Here in Santa Fe, not only are we surrounded by our beautiful mountains and fantastic open spaces but we also have a rich culture and history, lots of conveniences and the wonderful ability to keep as many chickens as we’d like in our very own back yards!
Well, with the addition of our Newbies, we’ve found it necessary to expand our chickens living space. This started out as an idea and came (mostly) to fruition this weekend. You know how things can look very different on paper than they do in real life? That’s kind of what happened here. I had no idea that we would spend (literally) all weekend working on this project and STILL have work to do!
To give you a little background, we decided last year that, if we were going to get chickens, we would give them the best life possible. We established a space on the side of our house in our backyard for them where we had tried to grow food but couldn’t (it never gets enough sun, no matter what time of year it is). We built them a coop and established a little fenced in yard for them that is approximately 9 feet by 15 feet. We felt this would be plenty of space for them to root around when they are not being allowed out into the yard with us.
First, let’s start by talking about what didn’t work with our old coop that was addressed in the new coop.
1) The roof was too pitched which created a too small living space
2) There was no roost. Well, there was a roost, but it was too close to the roof so the chickens wouldn’t fit (see #1)
3) It was too small for the Newbies and the Originals
4) It was nearly impossible to refresh their water and food (it was supposed to hang from two hook inside the first floor but it hurt our backs to try to get it in there)
5) We cut little doors in the back to be able to better access the nesting boxes and therefore the yummy eggs, but in doing so created lots of holes and cracks for the cold/rain/snow to get through all winter long
6) To fix #4, we tied a tarp over the whole thing all winter which just looked…well…gross
7) There was wasted space behind the coop because the ivy never grew (probably because we continuously trampled it to get to the eggs)
|Aerial view of the coop and Chicken yard with the tarp. Again, gross.|
|Here’s the front of the coop from inside their “yard”|
|Aerial view of the coop and the chicken yard, minus the tarp|
Tool Lady sat down with several different coop plans and adapted them all until she came up with something that seemed like it might work for us.
So, here’s what has happened this weekend (besides several trips to Lowe’s)…
We moved out the old coop and are using the bottom half of it for the Newbies within the Chicken Yard. There comes a time in every cute little chicks life when it just gets too big and too damn stinky to be in its brooder in the garage any longer. They are now living in one half of the chickens yard, but sectioned off from the Originals for a little bit longer. They are very excited to be outside and even gave themselves their very first dirt bath!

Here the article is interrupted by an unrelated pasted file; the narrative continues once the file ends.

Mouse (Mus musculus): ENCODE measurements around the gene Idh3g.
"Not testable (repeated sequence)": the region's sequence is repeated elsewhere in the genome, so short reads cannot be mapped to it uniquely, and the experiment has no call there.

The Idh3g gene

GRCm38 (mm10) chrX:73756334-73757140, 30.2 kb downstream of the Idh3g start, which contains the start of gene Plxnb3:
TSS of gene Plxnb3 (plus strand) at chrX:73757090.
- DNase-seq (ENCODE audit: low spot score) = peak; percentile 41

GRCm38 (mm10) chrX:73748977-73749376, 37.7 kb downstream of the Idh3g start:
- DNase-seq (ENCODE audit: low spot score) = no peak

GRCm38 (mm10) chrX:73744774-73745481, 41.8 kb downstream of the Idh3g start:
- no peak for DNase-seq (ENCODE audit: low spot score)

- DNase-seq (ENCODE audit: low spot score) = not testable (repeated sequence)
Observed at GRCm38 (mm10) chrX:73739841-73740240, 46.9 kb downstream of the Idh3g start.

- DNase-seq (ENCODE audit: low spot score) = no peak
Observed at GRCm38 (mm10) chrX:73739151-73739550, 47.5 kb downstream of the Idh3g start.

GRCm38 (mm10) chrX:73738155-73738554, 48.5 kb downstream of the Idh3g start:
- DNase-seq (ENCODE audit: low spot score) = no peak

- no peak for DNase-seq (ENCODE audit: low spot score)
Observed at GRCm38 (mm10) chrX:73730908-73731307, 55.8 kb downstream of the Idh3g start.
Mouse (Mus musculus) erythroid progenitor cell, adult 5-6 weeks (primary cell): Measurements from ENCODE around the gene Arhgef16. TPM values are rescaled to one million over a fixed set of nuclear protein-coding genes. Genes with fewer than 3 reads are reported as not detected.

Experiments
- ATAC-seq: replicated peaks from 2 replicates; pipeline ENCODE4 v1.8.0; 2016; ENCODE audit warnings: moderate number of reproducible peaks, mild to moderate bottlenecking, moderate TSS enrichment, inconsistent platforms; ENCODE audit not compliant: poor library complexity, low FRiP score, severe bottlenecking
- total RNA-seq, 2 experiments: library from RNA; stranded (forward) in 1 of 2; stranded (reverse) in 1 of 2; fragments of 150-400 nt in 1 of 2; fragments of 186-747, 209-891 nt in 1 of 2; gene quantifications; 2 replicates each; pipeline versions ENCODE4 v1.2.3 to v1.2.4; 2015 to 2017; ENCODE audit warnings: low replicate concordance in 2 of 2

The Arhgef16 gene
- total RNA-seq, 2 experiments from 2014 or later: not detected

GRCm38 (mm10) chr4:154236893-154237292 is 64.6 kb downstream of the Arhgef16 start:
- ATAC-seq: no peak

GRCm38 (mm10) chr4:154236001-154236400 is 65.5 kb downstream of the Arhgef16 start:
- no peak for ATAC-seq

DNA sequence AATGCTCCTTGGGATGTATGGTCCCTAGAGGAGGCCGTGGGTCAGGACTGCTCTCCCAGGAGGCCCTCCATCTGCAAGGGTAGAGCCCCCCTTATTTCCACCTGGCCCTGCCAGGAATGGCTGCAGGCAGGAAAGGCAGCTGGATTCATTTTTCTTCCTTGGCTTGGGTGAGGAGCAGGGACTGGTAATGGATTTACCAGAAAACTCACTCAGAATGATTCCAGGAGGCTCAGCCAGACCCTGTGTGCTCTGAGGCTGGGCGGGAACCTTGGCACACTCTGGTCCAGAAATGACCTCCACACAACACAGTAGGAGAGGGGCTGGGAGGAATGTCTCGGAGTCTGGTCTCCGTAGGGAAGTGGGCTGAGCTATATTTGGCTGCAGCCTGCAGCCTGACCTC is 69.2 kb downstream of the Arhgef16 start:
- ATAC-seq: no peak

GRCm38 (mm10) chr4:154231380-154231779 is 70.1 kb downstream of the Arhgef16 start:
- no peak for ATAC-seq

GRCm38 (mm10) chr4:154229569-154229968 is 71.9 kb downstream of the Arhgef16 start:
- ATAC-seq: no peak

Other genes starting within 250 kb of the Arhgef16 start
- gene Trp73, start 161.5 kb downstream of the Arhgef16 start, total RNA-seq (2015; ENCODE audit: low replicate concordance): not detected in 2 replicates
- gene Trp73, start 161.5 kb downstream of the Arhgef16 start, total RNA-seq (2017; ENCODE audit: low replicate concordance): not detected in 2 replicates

Then, Tool Lady pulled out the Ivy we planted behind the original coop space and I leveled out the ground for the soon to be expanded living space. Oh! Also during this process, an old compost bin had to be moved! We emptied it’s contents into our active compost pile and still haven’t figured out what to do with the old bin. Dog poop compost???
|Chicken coop framing|
|More chicken coop framing|
Here you can see their new roost!!! And to the right are the new nesting boxes. There are four in total. While the area under their roost is covered in wire mesh (so they just poop straight onto the ground), the area by their nesting boxes has a solid foundation to help keep them warmer in colder months.
Then we put on the roof, painted all the walls, attached all the hardware, insulated most of the cracks (if there is a way to cut plywood and screw it all together and leave zero cracks, we have not yet found that way), re-attached the netting that goes over the top of the whole chicken yard (this keeps out the crazy, stalker neighborhood cats), fixed up the part of their fence we destroyed through the whole process and tried our best to not get blown away by the insane wind we had today!
Here are a couple of pictures of the (almost) finished project!
|These two drop down doors lead to the
four nesting boxes! Super easy & convenient
(we don’t have to enter the chicken yard or trip
over ivy to get to them)!
|Aerial view of the new coop and the chicken yard.
Note that it is sectioned off for the Newbies and the Originals.
As soon as the Newbies officially join the flock,
their yard will be all open again.
The coop is now four feet by 10 feet and two stories (about 6 feet) tall. That’s a lot of space for (soon to be) 9 chickens! I guess that means our flock really can grow!!!
You might ask why we chose the colors brown and blue for the coop…Well, while brown is not my favorite color of the rainbow, it does camouflage the massive mansion that now sits in our backyard. It blends nicely with the color of our wall and the stucco of our house and you almost can’t see it from the road 😉 The blue was to give it a pop of color and I really love this blue!
At this point I’d consider it all about 95% done. What do we still need to do???
- Add some more insulation
- Put up some brand new netting (it all got a little torn in the process of the renovation)
- Touch up some of the paint
- Move the Newbies in and the old coop out
What have we learned form this whole process?
- Measure twice, cut once
- Foam insulation is super cool, super gross and is super super hard to get off your hands
- Bigger IS better (at least when it comes to a growing flock)
- Lumber is always more expensive than you think it will be
I am so excited about this new coop. And about the Red Stripe in my hand. And about the idea of sitting on the couch for the remainder of my weekend.